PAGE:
The Kiss and Other Stories

Shishkin DozVDubLesu 114

[I believe I read this 1915 edition, translated by R. E. C. Long, courtesy of Google books.]

Anton Chekhov was a 19th century Russian author well known for his short stories.  The Kiss and Other Stories contains fourteen of these, each like a vignette of a scene from Russian country and city life.  “The Kiss” is about soldier whose life is changed – or so he thinks – by an accidental kiss with a complete stranger; “Verotchka” is a story of unrequited love; and “The Runaway” is about a boy’s trip to the local hospital.  “The Muzhiks” is the longest story, detailing poverty and life in a Russian peasant village.

There is a lot to be learned from these stories, even if you have already studied Russian history.  Most of the stories were somber, either depressing and/or very thought-provoking.  It made me think how it is easy to do the right thing when your needs are met, but if your life is a continuous desperate attempt at survival, your entire worldview and moral standards are easily affected.  You can read about some of these characters and feel you’d never act the way they do, but the fact is, few of us could even imagine what it is to be born into those kinds of circumstances, let alone what we would be like if we were.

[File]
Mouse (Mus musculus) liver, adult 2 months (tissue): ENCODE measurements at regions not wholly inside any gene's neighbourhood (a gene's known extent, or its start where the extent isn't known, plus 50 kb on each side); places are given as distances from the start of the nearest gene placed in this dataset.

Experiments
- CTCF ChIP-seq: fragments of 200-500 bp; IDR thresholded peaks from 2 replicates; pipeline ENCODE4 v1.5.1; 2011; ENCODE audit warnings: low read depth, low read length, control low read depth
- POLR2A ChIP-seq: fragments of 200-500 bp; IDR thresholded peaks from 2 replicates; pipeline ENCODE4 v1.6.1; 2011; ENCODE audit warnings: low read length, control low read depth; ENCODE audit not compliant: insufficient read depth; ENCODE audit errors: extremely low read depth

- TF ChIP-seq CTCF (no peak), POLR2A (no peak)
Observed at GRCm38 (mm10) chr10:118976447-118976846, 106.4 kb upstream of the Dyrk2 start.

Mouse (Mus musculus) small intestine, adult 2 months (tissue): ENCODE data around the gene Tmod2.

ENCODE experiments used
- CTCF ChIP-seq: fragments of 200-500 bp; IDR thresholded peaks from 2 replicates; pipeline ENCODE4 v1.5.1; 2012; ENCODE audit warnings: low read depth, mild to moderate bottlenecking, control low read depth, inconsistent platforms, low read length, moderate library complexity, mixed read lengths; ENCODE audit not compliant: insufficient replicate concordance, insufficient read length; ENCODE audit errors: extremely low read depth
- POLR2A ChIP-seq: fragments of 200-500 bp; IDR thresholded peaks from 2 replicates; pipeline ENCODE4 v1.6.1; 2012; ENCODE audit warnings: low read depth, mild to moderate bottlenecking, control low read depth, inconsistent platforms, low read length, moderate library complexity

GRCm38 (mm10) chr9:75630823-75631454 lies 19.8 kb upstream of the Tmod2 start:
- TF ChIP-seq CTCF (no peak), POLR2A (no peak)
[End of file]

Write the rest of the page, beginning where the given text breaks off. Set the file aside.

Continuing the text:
4 out of 5 stars. 


  1. Exactly. With the last few sentences you've probably hit the core of Chekhov's intentions (as a 19th century writer writing from a social perspective). Your reviews are very accessible: concrete, not long and dragging. I'm so glad you're back.


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